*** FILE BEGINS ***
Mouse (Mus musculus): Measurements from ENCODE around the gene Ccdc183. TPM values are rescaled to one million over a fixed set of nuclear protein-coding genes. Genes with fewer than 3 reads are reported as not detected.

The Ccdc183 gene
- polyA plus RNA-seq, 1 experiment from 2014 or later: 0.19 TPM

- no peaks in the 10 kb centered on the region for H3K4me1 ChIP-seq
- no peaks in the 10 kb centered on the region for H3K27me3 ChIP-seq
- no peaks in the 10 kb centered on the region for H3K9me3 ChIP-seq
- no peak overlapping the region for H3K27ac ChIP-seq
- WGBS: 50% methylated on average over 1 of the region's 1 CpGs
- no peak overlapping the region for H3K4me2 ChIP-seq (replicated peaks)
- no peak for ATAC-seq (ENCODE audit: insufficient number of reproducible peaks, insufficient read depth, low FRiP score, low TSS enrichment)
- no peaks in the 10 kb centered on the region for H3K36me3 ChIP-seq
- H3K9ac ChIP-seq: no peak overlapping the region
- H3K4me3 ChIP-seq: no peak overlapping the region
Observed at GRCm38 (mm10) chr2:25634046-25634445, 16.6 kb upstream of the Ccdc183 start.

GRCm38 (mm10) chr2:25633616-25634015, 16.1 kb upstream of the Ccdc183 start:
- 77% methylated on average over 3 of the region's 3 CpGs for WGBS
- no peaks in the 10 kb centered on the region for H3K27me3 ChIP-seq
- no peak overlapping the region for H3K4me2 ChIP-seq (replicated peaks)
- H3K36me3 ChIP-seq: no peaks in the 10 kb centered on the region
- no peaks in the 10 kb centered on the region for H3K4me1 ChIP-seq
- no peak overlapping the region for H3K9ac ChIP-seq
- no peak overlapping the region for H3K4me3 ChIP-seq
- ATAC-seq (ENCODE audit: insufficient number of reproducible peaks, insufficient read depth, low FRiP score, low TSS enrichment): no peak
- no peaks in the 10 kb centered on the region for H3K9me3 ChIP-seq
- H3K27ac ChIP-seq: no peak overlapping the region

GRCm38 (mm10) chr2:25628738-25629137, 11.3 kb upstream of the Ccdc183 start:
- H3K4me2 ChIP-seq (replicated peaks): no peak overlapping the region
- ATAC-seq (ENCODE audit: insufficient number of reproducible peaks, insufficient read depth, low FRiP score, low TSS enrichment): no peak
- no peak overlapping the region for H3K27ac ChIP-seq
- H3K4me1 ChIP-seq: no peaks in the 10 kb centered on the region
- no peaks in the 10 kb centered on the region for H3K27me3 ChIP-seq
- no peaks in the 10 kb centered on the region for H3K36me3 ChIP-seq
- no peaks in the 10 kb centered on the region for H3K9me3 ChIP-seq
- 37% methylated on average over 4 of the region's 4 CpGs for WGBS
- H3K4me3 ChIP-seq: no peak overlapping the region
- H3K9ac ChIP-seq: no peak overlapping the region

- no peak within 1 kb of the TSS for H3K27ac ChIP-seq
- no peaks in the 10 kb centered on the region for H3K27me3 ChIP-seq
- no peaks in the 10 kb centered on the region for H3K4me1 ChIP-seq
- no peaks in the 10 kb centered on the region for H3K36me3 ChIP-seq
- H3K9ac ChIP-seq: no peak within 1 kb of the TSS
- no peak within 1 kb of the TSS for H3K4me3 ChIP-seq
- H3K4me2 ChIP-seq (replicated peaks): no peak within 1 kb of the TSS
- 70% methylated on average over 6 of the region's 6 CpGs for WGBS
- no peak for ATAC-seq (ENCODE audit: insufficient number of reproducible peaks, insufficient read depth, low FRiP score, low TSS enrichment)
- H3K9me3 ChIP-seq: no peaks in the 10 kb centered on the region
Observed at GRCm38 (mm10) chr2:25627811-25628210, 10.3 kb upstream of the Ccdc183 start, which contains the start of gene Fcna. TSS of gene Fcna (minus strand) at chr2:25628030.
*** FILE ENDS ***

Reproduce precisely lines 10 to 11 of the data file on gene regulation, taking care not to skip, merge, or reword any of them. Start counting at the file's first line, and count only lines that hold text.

- no peak for ATAC-seq (ENCODE audit: insufficient number of reproducible peaks, insufficient read depth, low FRiP score, low TSS enrichment)
- no peaks in the 10 kb centered on the region for H3K36me3 ChIP-seq